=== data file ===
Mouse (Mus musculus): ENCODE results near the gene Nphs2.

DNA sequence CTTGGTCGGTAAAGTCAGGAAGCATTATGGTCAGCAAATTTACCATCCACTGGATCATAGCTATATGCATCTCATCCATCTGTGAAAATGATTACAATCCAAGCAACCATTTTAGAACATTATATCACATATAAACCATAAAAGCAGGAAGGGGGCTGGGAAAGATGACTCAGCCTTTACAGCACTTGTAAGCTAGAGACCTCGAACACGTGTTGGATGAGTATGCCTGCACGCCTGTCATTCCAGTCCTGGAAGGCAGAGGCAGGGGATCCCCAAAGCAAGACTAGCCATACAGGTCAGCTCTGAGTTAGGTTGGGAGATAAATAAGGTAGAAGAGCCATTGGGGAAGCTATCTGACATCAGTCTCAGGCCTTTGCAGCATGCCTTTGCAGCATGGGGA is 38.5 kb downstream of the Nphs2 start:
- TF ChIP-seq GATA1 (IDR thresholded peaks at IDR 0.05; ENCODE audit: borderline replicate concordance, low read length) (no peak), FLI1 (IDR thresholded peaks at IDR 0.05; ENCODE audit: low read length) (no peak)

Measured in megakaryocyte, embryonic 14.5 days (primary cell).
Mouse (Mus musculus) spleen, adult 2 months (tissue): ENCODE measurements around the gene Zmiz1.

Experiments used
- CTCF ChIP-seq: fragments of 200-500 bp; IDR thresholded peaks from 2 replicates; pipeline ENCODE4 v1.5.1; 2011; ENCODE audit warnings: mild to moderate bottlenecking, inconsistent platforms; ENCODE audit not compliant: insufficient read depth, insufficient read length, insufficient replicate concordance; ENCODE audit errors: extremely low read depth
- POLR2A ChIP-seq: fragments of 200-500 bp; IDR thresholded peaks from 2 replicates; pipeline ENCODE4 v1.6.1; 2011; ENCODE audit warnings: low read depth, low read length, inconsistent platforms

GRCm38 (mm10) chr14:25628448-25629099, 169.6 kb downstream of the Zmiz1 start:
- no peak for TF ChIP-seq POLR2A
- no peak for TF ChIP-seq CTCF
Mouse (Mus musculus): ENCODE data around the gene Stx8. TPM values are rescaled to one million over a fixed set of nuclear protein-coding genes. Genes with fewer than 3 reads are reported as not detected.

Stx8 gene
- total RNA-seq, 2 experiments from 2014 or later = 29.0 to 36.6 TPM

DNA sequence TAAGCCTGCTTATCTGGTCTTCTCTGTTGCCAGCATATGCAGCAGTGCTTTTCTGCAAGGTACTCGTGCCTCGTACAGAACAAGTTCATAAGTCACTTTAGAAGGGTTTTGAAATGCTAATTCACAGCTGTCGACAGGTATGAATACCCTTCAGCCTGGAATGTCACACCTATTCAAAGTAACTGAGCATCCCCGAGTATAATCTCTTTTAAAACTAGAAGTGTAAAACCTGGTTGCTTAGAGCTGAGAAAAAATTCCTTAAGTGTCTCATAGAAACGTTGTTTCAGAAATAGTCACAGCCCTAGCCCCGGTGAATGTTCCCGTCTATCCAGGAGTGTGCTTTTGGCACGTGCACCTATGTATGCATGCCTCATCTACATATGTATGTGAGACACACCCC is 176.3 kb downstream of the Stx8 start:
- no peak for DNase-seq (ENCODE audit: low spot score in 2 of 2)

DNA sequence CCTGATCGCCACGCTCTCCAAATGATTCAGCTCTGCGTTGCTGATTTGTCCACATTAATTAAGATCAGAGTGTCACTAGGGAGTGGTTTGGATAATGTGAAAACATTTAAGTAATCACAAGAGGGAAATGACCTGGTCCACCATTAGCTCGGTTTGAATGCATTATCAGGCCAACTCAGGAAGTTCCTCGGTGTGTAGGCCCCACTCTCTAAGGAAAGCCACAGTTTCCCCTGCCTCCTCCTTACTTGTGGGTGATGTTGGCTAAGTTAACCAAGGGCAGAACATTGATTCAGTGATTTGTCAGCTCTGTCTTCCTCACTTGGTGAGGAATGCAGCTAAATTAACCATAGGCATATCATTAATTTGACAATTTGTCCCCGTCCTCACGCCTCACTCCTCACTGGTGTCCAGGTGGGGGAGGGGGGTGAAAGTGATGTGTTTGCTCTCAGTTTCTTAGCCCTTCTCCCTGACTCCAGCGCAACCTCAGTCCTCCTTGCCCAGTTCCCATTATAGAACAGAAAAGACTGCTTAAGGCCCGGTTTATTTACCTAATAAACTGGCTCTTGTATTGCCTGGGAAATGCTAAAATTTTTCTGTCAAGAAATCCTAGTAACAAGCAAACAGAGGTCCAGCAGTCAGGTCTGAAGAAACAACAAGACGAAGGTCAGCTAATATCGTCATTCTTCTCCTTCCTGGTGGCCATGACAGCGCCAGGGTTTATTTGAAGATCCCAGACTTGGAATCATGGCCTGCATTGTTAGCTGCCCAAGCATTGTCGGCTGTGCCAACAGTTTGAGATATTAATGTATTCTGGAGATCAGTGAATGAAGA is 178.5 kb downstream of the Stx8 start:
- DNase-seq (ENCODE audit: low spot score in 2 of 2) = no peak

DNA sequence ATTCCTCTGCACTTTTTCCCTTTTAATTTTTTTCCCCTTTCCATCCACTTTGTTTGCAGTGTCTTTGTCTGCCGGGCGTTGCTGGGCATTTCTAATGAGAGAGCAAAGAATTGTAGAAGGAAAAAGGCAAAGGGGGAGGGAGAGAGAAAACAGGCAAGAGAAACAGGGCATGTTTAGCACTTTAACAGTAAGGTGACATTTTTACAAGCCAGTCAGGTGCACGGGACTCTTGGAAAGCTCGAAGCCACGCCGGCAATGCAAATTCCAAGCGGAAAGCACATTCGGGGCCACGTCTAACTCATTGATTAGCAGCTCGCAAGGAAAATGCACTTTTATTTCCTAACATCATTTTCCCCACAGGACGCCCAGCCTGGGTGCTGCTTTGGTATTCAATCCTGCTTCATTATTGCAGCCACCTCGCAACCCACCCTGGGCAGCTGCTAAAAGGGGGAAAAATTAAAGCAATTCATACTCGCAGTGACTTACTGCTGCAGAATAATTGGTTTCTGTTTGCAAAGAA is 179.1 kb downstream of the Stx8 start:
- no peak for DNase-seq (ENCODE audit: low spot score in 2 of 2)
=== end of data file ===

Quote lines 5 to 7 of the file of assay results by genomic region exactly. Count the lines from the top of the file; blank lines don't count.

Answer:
Mouse (Mus musculus) spleen, adult 2 months (tissue): ENCODE measurements around the gene Zmiz1.

Experiments used
- CTCF ChIP-seq: fragments of 200-500 bp; IDR thresholded peaks from 2 replicates; pipeline ENCODE4 v1.5.1; 2011; ENCODE audit warnings: mild to moderate bottlenecking, inconsistent platforms; ENCODE audit not compliant: insufficient read depth, insufficient read length, insufficient replicate concordance; ENCODE audit errors: extremely low read depth